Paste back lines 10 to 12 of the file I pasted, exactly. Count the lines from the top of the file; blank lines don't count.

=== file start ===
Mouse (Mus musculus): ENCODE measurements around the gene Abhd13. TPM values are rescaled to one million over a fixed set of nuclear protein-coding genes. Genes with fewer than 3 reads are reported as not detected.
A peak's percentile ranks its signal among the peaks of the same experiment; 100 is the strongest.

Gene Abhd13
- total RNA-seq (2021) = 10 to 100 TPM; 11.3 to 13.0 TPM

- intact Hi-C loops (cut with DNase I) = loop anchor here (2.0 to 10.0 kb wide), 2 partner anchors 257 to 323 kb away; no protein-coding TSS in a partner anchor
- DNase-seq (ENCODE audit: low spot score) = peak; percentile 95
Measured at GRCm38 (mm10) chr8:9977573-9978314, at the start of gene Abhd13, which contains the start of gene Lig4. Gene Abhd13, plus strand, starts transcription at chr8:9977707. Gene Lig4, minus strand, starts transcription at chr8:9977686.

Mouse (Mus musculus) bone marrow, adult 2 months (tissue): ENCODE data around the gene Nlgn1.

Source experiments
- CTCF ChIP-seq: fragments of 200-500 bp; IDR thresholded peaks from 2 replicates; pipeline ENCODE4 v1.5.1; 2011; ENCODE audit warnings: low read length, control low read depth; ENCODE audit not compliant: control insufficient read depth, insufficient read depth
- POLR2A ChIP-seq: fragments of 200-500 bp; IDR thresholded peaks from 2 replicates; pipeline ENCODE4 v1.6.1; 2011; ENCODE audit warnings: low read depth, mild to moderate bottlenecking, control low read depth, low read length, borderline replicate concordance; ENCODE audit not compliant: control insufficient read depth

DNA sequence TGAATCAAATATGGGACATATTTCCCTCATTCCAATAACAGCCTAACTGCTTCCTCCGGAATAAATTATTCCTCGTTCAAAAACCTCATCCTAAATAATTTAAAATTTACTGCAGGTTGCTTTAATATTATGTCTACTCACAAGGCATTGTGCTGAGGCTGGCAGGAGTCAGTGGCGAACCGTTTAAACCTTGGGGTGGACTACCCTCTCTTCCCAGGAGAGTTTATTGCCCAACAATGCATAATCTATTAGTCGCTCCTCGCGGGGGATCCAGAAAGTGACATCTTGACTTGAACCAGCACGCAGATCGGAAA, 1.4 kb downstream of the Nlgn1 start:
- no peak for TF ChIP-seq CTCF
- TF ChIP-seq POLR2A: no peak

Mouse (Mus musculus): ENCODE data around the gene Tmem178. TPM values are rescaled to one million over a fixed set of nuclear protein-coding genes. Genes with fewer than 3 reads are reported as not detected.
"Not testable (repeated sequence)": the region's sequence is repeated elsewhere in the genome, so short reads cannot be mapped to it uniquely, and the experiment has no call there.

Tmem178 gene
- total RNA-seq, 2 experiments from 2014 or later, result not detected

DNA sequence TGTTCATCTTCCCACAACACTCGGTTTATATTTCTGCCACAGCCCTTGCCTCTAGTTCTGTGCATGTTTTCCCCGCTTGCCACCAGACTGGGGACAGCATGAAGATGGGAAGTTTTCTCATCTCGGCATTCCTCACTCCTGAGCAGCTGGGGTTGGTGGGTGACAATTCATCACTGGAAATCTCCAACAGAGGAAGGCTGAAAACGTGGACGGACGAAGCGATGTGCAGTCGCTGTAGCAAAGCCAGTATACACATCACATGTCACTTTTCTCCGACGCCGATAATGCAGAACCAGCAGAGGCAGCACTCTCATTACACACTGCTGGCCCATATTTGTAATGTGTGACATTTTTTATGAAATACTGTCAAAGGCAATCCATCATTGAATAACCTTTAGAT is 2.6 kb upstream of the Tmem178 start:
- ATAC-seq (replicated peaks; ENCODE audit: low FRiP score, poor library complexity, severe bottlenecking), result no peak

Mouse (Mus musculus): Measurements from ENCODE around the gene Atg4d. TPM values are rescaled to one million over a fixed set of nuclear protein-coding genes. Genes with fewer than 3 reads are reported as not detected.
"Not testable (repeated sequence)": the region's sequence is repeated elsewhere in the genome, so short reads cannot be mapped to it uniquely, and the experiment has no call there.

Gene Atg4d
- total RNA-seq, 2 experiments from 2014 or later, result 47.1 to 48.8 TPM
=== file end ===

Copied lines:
- CTCF ChIP-seq: fragments of 200-500 bp; IDR thresholded peaks from 2 replicates; pipeline ENCODE4 v1.5.1; 2011; ENCODE audit warnings: low read length, control low read depth; ENCODE audit not compliant: control insufficient read depth, insufficient read depth
- POLR2A ChIP-seq: fragments of 200-500 bp; IDR thresholded peaks from 2 replicates; pipeline ENCODE4 v1.6.1; 2011; ENCODE audit warnings: low read depth, mild to moderate bottlenecking, control low read depth, low read length, borderline replicate concordance; ENCODE audit not compliant: control insufficient read depth

DNA sequence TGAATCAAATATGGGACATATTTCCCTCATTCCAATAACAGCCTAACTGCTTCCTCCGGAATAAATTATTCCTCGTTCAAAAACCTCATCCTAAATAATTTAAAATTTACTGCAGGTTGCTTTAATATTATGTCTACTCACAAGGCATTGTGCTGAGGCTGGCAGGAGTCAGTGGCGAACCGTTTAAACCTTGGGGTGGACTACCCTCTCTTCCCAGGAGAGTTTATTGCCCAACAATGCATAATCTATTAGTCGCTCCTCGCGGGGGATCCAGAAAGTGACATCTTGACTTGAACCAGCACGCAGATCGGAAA, 1.4 kb downstream of the Nlgn1 start: